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Plough Your way to Persistence by Kim White

Kim White Samadhi Yoga Centre Gold CoastThis Sanskrit word "hala" translates as plough, the shape that this asana resembles.
This is one of the best asanas for health and wellbeing and should be practiced daily. To progress through this asana with the best structural alignment and maximum benefit:

  • Start on your back with your knees on your chest
  • Breath out and project your knees towards your head at the same time bringing your hands up to support your lower back with your elbows resting on the floor
  • Keeping your back upright, breath out and straighten your legs over your head
  • Extend your head so you can feel the small of your neck sinking into the mat
  • Keeping your back vertical, project the tailbone upwards
  • The legs remain straight and together, dropping the toes toward the floor
  • For students that would like to advance, project the toes towards your head, pushing the heels to the floor, interlock your fingers behind the back and push your hands to the floor


Throughout this process the tongue remains pressed to the roof of the mouth, the breath is steady and constant through the nostrils.

The halasana helps to eliminate toxins, increase blood flow and rejuvenate the internal organs. This asana alleviates tension through the back, neck, shoulders and elongates the spine. It is also beneficial for those suffering high blood pressure.

Hunched over a desk... Hunched over a desk

In our modern era, the average person spends many hours hunched over a desk, computer or watching television in a stagnant sitting posture. The halasana is a great counter for the stress and tension caused by these activities and the reason why daily practice is so beneficial.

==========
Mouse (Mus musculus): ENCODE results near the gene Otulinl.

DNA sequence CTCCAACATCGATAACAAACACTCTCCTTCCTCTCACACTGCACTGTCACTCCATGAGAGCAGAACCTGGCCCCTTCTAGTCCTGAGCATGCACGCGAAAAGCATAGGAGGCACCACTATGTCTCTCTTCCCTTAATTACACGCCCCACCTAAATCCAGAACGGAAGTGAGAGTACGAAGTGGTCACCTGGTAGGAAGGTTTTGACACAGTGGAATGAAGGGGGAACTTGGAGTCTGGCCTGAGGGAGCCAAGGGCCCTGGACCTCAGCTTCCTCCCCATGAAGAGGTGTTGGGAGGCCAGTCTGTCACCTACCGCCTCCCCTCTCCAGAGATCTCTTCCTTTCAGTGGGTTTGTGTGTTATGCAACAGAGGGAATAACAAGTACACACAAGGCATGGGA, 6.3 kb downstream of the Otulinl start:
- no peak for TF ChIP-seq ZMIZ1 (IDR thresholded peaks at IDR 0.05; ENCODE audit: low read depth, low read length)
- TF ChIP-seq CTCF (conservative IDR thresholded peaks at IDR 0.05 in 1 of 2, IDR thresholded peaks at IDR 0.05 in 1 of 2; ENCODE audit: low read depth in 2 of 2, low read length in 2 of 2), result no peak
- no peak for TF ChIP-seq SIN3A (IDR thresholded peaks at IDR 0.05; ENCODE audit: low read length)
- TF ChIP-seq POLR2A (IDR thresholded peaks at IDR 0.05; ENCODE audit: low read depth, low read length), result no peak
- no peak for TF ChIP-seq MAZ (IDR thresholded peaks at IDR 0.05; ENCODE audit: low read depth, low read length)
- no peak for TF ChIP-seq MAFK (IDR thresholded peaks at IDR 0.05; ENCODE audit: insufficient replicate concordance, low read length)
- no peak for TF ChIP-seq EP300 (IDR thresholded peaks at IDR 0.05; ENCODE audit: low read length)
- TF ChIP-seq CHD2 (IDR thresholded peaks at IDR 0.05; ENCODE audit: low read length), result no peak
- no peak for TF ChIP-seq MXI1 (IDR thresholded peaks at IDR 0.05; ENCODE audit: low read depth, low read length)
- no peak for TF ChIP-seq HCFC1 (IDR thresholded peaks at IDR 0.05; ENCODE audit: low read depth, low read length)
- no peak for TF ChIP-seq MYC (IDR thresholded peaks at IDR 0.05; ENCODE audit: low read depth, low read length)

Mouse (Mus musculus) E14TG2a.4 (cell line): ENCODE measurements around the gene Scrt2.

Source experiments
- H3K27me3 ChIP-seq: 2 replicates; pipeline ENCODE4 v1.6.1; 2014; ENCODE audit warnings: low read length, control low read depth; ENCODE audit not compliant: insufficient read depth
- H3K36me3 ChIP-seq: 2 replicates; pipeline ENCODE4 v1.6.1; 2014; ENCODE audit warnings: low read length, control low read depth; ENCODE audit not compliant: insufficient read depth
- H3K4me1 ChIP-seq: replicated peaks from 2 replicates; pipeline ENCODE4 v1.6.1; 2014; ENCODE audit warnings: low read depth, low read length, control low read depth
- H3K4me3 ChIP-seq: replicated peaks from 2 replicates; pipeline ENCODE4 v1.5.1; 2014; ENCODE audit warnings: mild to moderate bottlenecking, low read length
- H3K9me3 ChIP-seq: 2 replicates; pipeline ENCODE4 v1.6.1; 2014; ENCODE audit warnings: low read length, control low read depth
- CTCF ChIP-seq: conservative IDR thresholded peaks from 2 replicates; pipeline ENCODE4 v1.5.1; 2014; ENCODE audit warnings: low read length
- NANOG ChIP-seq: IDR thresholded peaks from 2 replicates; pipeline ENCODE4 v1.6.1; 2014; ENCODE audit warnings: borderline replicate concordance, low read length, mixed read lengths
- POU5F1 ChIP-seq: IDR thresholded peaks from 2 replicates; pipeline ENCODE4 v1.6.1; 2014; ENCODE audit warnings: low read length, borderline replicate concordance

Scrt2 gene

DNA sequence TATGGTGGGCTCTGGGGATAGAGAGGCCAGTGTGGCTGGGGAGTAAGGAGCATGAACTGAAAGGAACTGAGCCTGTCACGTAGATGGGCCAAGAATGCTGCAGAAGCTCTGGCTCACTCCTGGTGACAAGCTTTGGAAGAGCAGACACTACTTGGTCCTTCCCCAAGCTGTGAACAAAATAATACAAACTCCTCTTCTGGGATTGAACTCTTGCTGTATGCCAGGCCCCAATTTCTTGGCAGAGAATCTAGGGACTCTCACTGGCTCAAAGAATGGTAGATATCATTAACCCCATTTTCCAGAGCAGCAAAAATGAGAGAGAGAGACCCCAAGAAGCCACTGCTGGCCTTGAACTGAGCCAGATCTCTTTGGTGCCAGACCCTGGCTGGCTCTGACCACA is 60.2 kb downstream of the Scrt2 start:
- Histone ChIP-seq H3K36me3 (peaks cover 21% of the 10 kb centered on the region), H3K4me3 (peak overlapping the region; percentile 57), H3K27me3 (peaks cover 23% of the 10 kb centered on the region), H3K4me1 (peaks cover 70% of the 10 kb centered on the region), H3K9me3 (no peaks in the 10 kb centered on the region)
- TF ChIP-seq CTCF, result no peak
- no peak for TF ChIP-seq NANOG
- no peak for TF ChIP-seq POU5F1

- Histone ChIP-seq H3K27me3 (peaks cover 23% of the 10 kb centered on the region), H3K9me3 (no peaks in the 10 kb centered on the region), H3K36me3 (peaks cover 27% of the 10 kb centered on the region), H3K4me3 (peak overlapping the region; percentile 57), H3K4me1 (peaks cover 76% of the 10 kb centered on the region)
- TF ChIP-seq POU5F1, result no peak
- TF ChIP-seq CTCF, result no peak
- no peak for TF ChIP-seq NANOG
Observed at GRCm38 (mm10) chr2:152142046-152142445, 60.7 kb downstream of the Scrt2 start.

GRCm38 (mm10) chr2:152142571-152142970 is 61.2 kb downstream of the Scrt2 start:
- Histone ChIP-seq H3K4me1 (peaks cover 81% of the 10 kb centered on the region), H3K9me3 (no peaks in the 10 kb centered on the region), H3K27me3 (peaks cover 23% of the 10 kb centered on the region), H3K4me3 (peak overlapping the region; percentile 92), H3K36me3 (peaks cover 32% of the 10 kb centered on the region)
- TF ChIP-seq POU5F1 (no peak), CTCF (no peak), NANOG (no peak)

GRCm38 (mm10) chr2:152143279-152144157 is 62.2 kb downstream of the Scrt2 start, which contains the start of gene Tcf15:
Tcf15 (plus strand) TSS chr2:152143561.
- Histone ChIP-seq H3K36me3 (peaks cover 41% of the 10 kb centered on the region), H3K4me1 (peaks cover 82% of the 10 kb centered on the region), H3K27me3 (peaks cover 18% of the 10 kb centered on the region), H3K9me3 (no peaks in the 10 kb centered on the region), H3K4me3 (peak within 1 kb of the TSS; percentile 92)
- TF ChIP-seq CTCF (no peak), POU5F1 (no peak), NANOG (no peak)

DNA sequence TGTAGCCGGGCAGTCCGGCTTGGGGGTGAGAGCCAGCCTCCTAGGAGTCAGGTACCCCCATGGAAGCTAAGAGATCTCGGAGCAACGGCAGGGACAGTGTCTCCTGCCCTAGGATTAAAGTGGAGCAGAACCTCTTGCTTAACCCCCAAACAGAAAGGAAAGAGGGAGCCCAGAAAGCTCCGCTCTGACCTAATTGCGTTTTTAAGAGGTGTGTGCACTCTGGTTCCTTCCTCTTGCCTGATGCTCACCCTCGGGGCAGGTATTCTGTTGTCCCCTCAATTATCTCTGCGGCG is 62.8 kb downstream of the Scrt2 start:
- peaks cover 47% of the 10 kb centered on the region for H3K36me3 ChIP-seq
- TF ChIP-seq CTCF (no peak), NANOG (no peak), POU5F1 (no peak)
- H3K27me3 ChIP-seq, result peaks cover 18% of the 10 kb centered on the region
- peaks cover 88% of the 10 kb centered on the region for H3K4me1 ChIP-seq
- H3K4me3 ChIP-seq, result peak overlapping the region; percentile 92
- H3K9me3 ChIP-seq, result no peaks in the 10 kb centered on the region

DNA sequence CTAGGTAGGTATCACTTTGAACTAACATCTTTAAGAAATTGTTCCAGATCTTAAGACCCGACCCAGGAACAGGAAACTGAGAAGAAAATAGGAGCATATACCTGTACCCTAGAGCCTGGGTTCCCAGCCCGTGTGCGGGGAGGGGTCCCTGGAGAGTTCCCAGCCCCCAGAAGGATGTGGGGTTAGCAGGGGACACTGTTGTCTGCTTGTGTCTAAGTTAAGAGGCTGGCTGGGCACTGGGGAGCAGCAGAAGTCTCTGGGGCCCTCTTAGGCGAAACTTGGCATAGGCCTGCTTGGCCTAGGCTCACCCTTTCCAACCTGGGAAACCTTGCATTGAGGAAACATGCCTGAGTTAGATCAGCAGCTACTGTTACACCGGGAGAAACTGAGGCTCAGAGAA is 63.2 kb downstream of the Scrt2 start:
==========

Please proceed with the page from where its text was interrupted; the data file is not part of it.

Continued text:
The true purpose of asana practise is to bring the skeletal, muscular and nervous systems under complete the control of the mind. The foremost mental quality for achieving this is Persistence / patient endurance, combined with the other four Indriya (Buddhist five faculties) of conviction (saddha), mindfulness (sati), concentration (samadhi) and discernment (panna) it is possible through continued effort to achieve the goal of asana.

Through my years of teaching halasana to students, I learned the mental faculty of Viriya (persistence) is fundamental for the progression of all asanas in general and this asana in particular. When executing halasana as a beginner, there is a strong desire to come out of the posture quickly, as the mind can react quite strongly to the physical discomfort of the stretch. It is at this moment that we concentrate on building our mental faculties and discover that persistence is essential in this asana to reap the health benefits that it produces. Working on viriya in this asana and all others, is a platform to build the faculty of persistence in day to day activities whether secular or spiritual.

Maintaining a persistent attitude towards learning by striving to progress forward on your path as opposed to becoming stagnant in a place that feels safe and familiar is fundamental to your development. Stagnating in your asana training is an outward manifestation of sloth and torpor. Many people believe that asana training is "not about gaining flexibility" although this is true, the purpose of asana training is, as stated above "to bring the skeletal, muscular and nervous systems under complete the control of the mind". Training the body to master the asanas correctly is achieved through the minds control over the muscular, r skeletal and nervous systems, therefore mastering an asana through correct technique, will and persistence /patient endurance is training in accordance with the true purpose of asana training. The common attitude of being content and just enjoying an inflexible and half correct asana maybe a nice "getaway" from daily life but it is not true yoga.

I urge those sincere aspirants on the spiritual path to not neglect the true purpose of asana training, to bring the body under the control of the mind.

Ahjan Kim White

This page is provided by Kim White